RALEIGH, N.C. -
The North Carolina Senate Republicans on Thursday defended their proposed budget, which includes funding cuts to pay for teacher raises and plans to change Medicaid. University of North Carolina system to dissolve institutions that are "small, unprofitable."
The Senate plan calls for the University of North Carolina system to dissolve "small, unprofitable" universities.
The budget names Elizabeth City State as one such institution.
The Senate GOP's $21 billion budget for next year cleared committees Thursday. The Senate is expected to debate the bill Friday.
The budget would create a new salary schedule with teacher raises above 10 percent with a catch — teachers must give up job protections. Republicans would cut by nearly half the amount of money going to pay teacher assistants to help pay for raises. GOP Sen. Jerry Tillman says lawmakers had to find reductions somewhere.
The budget also cuts funding for teacher assistants (except for kindergarten and first grade) and slashes the budget for the Department of Public Instruction by 30 percent, or $15 million.
"That's just the way it is. If you want to put teacher raises at the all-time high, which we're doing, you've got to find $470 million somewhere," Sen. Jerry Tillman, R-Randolph, told the Senate Appropriations Committee.
The measure also would move toward reorganizing the state Medicaid office, rather than embrace McCrory's proposal that's backed by hospitals and doctors.
Elizabeth City State, located in the northeast corner of the state, has 2,155 full-time students and 266 part-time students, according its website. The school has 2,163 in-state students and 258 out-of-state students.
The average SAT for ECSU students is 869, with an high school grade-point average of 3.15.
Of the students, 1,777 are black, 380 are white, 10 are Asian, 13 are American Indian and 15 are Hispanic, according to the school.
Enrollment has been dropping in recent years. The school had 3,307 students in 2010, 2,930 in 2011, 2,878 in 2012 and 2,421 in 2013.
UNC system president Tom Ross could not be reached for a specific comment on the school's future. Joni Worthington, the spokeswoman for the system, said, "For clarification, this draft budget provision, which may or may not be included in the final state budget, would require the UNC Board of Governors to study the feasibility of dissolving any constituent institution that fell below a specified enrollment threshold and to report its findings and recommendations to the 2015 General Assembly.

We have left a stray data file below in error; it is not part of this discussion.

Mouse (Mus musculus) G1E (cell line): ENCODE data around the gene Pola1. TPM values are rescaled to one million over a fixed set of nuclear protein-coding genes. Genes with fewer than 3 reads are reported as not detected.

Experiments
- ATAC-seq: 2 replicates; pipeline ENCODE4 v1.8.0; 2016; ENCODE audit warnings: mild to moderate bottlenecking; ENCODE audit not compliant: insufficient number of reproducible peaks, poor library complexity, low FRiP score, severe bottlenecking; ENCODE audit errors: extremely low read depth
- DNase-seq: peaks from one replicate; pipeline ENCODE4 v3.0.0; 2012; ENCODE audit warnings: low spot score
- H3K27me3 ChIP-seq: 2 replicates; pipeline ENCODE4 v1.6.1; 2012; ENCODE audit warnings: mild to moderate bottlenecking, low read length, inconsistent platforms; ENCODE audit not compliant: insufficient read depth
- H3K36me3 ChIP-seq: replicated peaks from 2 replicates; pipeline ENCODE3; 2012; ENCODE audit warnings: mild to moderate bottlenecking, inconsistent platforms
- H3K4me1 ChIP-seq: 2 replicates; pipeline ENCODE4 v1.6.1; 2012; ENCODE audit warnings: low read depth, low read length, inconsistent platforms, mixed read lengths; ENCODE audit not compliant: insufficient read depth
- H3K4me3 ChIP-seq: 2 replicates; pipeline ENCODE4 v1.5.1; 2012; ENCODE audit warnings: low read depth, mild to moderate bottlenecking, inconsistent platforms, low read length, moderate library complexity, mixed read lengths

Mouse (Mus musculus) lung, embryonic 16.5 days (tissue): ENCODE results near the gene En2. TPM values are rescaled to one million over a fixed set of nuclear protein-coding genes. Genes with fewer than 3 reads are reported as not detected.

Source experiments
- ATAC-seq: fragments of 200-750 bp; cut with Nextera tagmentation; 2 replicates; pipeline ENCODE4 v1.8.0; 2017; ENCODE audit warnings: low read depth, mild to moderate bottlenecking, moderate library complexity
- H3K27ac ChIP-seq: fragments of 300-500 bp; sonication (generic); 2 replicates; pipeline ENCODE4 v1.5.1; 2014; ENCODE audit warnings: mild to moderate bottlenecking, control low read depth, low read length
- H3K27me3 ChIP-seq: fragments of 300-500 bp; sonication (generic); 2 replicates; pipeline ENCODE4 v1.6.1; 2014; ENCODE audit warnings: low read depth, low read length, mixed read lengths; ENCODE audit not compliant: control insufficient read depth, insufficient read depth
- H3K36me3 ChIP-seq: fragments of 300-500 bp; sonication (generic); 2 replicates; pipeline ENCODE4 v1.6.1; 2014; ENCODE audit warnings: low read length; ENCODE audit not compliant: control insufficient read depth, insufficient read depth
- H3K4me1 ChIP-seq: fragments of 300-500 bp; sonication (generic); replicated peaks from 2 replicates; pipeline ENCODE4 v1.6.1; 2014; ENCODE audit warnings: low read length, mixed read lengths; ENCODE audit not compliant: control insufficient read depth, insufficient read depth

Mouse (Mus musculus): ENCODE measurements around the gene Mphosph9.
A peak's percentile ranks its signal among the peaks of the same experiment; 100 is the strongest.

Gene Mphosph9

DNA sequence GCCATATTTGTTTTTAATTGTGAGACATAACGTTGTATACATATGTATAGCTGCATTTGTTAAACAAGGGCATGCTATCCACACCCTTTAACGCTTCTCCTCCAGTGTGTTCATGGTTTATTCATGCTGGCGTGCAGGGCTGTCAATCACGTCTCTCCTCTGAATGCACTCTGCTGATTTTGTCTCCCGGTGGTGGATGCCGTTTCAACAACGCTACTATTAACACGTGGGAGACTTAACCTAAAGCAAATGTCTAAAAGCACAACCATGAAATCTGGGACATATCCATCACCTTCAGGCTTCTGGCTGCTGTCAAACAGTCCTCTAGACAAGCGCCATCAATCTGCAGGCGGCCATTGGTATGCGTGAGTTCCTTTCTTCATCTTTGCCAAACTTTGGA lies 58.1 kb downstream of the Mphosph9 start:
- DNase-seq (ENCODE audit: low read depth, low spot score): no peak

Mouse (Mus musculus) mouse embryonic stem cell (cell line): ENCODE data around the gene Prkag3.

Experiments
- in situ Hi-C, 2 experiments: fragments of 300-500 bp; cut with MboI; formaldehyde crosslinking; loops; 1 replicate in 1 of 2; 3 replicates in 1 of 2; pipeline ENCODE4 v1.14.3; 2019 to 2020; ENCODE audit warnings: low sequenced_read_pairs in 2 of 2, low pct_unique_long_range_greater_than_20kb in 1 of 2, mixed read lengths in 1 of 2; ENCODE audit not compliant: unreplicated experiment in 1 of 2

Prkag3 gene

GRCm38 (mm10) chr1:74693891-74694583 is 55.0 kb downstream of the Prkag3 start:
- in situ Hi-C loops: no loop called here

"With respect to Elizabeth City State University, UNC General Administration is continuing to work with the campus to address budget challenges, stabilize and build enrollment, and tailor degree offerings to fit its current enrollment and regional needs. We consider ECSU a vital member of the UNC system and critical to northeastern North Carolina’s economic and cultural well-being."
McCrory told reporters he had "very serious concerns" about some parts of the budget, including in education.
Also, the Senate budget would:
Cut driver education funding in July 2015.
Cuts funding to the North Carolina Department of Public Instruction. "They’ll just have to make do," said Sen. Jerry Tillman, a Republican from Moore and Randolph counties.
Eliminate 300 jobs at the Department of Transportation, many of which, budget writers say, are already vacant..
STATEMENTS ON THE SENATE BUDGET PROPOSAL
"The 2014-15 draft state budget released by the Senate Appropriations Committee offers clear evidence that the North Carolina Senate understands the critical role our public universities must continue to play in North Carolina’s economic future. Given the needs facing the State, we are grateful that the Senate budget recognizes the need to invest in areas that are key to the future of the University, as highlighted in our strategic plan. We support the efforts of legislative leaders to fund salary increases for state workers and look forward to working with them to address compensation issues for University faculty and staff. While the budget process is far from complete, the Senate budget marks an important step forward for our students and our State, and it demonstrates support that is crucial as the University strives to remain the most valuable asset owned by the people of North Carolina."